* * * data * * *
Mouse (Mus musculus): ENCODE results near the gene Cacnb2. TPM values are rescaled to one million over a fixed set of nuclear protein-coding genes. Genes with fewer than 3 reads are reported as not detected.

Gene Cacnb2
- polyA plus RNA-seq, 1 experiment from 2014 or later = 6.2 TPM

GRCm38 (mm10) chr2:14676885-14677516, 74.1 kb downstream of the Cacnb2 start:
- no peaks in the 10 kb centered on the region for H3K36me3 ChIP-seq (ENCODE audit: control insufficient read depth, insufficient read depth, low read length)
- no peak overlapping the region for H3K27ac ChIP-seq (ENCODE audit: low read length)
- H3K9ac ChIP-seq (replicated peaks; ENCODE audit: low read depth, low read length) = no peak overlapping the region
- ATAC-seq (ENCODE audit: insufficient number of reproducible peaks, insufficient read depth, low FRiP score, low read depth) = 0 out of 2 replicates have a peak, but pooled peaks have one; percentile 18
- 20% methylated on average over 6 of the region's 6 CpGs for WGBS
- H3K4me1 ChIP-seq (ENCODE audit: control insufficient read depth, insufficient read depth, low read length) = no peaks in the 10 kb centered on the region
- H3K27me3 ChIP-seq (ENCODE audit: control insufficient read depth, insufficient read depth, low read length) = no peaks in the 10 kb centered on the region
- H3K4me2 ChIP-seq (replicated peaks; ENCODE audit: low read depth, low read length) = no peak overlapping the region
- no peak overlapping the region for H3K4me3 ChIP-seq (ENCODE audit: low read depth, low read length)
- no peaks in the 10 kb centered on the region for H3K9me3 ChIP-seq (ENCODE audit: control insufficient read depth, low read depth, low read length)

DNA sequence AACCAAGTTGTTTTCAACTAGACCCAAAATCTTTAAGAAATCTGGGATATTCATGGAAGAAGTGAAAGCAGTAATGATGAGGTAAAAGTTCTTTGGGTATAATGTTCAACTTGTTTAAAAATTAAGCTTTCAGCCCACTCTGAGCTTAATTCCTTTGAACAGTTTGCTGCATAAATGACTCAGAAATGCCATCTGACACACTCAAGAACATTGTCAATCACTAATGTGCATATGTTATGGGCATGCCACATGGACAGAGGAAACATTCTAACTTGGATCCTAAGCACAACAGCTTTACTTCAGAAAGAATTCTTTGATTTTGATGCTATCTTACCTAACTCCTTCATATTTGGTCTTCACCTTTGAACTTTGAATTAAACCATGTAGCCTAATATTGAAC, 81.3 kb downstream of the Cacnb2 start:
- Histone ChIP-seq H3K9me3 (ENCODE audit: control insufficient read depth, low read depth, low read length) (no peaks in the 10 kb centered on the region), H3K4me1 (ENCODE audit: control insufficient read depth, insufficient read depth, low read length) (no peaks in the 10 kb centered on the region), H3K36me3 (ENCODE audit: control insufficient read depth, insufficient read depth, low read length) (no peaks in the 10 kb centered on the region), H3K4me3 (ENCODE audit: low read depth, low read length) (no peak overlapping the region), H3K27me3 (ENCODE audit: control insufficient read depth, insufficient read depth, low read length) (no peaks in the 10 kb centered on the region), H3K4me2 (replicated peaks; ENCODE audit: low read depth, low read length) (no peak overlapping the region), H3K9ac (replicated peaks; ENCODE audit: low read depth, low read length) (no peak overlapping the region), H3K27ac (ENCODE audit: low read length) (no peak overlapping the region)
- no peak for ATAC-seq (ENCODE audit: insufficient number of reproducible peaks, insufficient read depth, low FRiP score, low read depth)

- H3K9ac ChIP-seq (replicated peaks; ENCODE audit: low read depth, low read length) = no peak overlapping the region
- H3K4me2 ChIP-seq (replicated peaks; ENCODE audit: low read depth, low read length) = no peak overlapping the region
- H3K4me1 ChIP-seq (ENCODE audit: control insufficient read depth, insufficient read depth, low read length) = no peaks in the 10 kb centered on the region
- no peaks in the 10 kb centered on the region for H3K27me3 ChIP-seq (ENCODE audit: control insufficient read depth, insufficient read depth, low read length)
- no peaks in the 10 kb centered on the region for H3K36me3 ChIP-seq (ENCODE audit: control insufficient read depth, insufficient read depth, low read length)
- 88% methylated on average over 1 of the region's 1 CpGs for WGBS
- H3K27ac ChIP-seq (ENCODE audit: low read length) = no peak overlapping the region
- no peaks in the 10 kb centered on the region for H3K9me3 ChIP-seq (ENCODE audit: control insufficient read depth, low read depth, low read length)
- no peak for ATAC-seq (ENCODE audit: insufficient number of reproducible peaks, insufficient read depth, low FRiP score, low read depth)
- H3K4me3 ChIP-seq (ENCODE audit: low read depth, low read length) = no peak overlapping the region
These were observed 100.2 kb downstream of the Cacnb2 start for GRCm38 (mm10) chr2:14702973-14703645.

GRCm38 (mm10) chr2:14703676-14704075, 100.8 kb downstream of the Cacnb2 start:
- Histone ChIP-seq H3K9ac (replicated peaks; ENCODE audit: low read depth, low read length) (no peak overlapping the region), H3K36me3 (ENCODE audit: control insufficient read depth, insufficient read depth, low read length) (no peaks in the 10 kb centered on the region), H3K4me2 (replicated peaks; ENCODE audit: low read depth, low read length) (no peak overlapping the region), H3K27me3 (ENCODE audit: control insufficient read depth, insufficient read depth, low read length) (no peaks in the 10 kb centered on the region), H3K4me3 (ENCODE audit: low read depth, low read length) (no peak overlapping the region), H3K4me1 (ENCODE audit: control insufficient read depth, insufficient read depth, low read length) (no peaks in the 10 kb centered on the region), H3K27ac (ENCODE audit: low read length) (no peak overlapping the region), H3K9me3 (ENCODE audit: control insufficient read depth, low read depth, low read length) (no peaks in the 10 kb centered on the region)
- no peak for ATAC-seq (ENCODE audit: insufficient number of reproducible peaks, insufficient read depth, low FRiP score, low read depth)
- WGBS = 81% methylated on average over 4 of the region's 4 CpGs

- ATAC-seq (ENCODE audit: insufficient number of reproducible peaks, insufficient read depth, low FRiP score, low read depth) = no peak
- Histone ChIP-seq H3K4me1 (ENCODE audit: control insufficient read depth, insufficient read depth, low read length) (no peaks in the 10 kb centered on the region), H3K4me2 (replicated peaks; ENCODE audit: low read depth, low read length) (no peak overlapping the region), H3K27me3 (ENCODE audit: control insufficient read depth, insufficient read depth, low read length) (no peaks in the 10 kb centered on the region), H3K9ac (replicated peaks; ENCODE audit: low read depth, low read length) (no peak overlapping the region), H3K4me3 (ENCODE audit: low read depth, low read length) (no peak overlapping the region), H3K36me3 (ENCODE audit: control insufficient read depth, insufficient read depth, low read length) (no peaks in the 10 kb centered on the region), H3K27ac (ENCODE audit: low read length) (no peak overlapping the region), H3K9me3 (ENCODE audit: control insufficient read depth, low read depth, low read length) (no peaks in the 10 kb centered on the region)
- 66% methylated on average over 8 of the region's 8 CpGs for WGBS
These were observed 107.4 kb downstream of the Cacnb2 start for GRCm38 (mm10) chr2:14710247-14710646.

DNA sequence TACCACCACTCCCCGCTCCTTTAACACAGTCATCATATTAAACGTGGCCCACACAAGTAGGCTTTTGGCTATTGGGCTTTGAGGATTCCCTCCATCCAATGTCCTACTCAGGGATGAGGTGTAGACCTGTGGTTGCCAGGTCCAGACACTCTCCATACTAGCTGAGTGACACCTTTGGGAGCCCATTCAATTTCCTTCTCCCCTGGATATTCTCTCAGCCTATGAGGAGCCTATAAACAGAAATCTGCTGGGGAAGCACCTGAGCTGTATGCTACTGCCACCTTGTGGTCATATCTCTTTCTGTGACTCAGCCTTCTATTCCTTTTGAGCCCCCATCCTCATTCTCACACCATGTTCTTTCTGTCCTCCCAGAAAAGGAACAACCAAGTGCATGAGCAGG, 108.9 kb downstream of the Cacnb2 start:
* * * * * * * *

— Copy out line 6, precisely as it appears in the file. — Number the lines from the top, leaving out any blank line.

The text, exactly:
- no peak overlapping the region for H3K27ac ChIP-seq (ENCODE audit: low read length)